“You know Russian women!”
That’s a joke my siblings and I started throwing around after seeing Russian athletes compete in the 1976 Olympics and noting how much more brawny the female Russian athletes seemed to be. Then the 1980 Olympics came around and sorta confirmed those once silly thoughts. Their depiction in movies did not help either.
Olympic season is once again upon us and Russia faces its greatest athletic crisis. It has just been exposed as a cheat. Not just a couple of its athletes but the entire nation. It turns out that the Russian Government has been running a doping program for years. As a result, its entire track and field team has been banned from participating in the Olympics. The International Olympic Committee, however, stopped short of banning the entire Russian Team. They left it to the various sports federations to determine whether or not to allow Russian athletes to compete in particular events. Some feel the IOC failed to do its mandate while the IOC itself feels it has done its part. Certainly, Russian athletes who insist they are innocent want to compete, and, generally, that’s what the IOC is thinking. The innocent should be able to compete.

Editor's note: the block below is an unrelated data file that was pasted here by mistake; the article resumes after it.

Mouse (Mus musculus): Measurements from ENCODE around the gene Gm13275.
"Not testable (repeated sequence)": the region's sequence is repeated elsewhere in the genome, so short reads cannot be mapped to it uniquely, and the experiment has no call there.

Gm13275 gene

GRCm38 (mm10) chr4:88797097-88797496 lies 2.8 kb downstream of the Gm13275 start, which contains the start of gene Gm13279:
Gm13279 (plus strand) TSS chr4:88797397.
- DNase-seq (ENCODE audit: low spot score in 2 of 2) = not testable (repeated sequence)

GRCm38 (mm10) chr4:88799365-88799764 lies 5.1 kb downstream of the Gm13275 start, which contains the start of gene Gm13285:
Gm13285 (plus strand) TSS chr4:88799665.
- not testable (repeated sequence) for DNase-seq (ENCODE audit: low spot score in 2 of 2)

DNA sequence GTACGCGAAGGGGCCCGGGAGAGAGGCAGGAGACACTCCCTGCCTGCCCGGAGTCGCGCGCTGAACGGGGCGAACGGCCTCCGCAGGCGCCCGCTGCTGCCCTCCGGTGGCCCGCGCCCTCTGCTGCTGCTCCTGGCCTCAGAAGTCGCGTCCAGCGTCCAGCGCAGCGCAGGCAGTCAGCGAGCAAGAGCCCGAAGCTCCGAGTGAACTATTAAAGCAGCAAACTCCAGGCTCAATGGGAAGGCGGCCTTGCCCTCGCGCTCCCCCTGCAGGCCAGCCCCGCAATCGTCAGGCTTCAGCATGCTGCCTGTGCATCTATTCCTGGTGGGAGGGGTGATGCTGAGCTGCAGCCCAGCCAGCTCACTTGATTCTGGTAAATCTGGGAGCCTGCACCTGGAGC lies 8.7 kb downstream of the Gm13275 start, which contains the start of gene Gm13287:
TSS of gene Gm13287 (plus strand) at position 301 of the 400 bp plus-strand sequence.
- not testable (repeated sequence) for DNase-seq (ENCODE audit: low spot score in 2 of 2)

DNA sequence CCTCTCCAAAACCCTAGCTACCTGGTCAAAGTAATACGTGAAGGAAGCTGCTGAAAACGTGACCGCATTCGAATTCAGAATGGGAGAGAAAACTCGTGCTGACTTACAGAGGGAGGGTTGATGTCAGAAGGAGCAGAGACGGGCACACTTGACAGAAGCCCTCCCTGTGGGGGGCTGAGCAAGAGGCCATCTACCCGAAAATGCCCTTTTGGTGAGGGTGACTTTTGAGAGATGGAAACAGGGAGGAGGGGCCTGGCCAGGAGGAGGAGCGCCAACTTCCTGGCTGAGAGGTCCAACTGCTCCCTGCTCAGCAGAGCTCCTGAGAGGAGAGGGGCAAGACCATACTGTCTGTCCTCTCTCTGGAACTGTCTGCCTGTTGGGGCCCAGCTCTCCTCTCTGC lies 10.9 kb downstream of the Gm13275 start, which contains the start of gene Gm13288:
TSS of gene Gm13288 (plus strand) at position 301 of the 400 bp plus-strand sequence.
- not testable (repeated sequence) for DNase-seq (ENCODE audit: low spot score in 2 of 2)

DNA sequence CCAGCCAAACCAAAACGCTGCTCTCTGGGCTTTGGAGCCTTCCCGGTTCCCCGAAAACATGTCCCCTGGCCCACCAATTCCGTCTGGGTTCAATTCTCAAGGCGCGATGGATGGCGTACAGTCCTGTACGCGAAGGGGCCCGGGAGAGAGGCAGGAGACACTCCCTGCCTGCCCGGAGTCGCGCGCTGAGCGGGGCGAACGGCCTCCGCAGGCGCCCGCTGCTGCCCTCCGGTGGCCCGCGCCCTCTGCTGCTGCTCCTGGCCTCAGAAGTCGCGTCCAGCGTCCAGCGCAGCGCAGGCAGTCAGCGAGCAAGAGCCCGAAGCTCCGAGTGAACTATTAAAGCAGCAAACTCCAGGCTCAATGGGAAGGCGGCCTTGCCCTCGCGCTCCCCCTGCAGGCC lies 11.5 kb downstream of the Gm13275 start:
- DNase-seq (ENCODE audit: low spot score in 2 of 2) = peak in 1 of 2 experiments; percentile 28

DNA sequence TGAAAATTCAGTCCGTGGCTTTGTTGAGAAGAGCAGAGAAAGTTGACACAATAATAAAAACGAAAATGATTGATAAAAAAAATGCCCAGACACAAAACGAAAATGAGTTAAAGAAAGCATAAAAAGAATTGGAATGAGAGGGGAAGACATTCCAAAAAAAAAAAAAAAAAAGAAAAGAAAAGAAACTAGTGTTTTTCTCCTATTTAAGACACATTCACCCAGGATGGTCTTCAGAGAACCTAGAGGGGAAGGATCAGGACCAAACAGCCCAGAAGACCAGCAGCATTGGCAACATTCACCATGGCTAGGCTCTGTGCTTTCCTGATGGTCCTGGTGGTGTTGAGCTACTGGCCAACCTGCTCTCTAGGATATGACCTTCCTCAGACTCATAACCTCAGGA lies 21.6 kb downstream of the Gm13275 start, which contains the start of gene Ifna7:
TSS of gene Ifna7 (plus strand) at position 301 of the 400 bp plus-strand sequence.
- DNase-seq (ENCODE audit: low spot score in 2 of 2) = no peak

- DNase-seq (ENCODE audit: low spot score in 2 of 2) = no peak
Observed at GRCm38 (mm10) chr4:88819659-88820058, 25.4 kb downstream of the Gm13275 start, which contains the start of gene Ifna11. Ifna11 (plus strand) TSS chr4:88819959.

On the other hand, when a national government knowingly undertakes a doping program in order to ensure victory, or at least increase the chances of its athletes to do so, then there must be some consequence…that should hurt really really bad. Doping cheats all the other athletes from all over the world of the Olympic experience. It’s just wrong and those who do so should be punished. Granted that some Russian athletes may not be involved but we are not punishing individual athletes here — that happens when they are found positive for drugs after testing — but the country itself. Punishing the country consequently means that none of its athletes should be allowed to participate in sporting events. That’s the punishment for the country.
The IOC says such a “nuclear” solution will only cause death and destruction, presumably to the innocent Russian athletes deemed as collateral damage, which is not, according to them, what the Olympics stand for. Really? I’m sure when they wanted to go higher, stronger and faster, they weren’t thinking that it should be drug induced. Again, the focus I think is on who is being punished here and it shouldn’t be the athletes but the country.
What my siblings and I thought of was just a joke but what the IOC decided to do seems to me the bigger joke. If the IOC wanted to make a statement, then it failed, unless it really wanted to make us laugh instead, in which case, I guess they succeeded.